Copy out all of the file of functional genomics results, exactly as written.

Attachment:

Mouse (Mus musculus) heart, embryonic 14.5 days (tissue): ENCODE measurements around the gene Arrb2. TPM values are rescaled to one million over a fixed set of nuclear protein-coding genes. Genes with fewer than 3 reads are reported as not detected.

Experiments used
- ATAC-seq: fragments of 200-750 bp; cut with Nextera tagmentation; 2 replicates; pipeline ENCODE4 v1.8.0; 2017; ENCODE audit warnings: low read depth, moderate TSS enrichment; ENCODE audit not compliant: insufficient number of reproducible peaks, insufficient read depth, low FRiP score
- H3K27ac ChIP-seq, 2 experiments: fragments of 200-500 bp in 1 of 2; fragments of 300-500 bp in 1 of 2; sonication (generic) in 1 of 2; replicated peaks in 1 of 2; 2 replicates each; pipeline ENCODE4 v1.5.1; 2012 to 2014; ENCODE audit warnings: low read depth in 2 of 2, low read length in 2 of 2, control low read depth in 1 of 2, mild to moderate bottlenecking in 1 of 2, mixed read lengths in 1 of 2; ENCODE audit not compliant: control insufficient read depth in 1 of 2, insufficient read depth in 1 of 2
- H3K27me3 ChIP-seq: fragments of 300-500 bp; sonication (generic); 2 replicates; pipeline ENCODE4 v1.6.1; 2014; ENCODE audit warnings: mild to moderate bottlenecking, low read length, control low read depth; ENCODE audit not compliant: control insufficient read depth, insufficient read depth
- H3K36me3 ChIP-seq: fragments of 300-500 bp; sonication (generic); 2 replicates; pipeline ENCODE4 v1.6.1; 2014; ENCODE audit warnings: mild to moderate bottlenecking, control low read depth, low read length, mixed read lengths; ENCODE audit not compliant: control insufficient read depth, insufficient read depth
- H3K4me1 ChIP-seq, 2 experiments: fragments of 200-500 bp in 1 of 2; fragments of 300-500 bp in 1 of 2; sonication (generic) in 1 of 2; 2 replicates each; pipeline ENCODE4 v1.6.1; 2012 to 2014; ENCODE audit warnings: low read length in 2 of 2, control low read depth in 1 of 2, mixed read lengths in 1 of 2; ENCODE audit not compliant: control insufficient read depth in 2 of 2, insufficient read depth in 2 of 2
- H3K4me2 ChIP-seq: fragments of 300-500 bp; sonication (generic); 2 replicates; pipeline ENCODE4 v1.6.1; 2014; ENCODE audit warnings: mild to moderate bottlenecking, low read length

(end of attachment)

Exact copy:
Mouse (Mus musculus) heart, embryonic 14.5 days (tissue): ENCODE measurements around the gene Arrb2. TPM values are rescaled to one million over a fixed set of nuclear protein-coding genes. Genes with fewer than 3 reads are reported as not detected.

Experiments used
- ATAC-seq: fragments of 200-750 bp; cut with Nextera tagmentation; 2 replicates; pipeline ENCODE4 v1.8.0; 2017; ENCODE audit warnings: low read depth, moderate TSS enrichment; ENCODE audit not compliant: insufficient number of reproducible peaks, insufficient read depth, low FRiP score
- H3K27ac ChIP-seq, 2 experiments: fragments of 200-500 bp in 1 of 2; fragments of 300-500 bp in 1 of 2; sonication (generic) in 1 of 2; replicated peaks in 1 of 2; 2 replicates each; pipeline ENCODE4 v1.5.1; 2012 to 2014; ENCODE audit warnings: low read depth in 2 of 2, low read length in 2 of 2, control low read depth in 1 of 2, mild to moderate bottlenecking in 1 of 2, mixed read lengths in 1 of 2; ENCODE audit not compliant: control insufficient read depth in 1 of 2, insufficient read depth in 1 of 2
- H3K27me3 ChIP-seq: fragments of 300-500 bp; sonication (generic); 2 replicates; pipeline ENCODE4 v1.6.1; 2014; ENCODE audit warnings: mild to moderate bottlenecking, low read length, control low read depth; ENCODE audit not compliant: control insufficient read depth, insufficient read depth
- H3K36me3 ChIP-seq: fragments of 300-500 bp; sonication (generic); 2 replicates; pipeline ENCODE4 v1.6.1; 2014; ENCODE audit warnings: mild to moderate bottlenecking, control low read depth, low read length, mixed read lengths; ENCODE audit not compliant: control insufficient read depth, insufficient read depth
- H3K4me1 ChIP-seq, 2 experiments: fragments of 200-500 bp in 1 of 2; fragments of 300-500 bp in 1 of 2; sonication (generic) in 1 of 2; 2 replicates each; pipeline ENCODE4 v1.6.1; 2012 to 2014; ENCODE audit warnings: low read length in 2 of 2, control low read depth in 1 of 2, mixed read lengths in 1 of 2; ENCODE audit not compliant: control insufficient read depth in 2 of 2, insufficient read depth in 2 of 2
- H3K4me2 ChIP-seq: fragments of 300-500 bp; sonication (generic); 2 replicates; pipeline ENCODE4 v1.6.1; 2014; ENCODE audit warnings: mild to moderate bottlenecking, low read length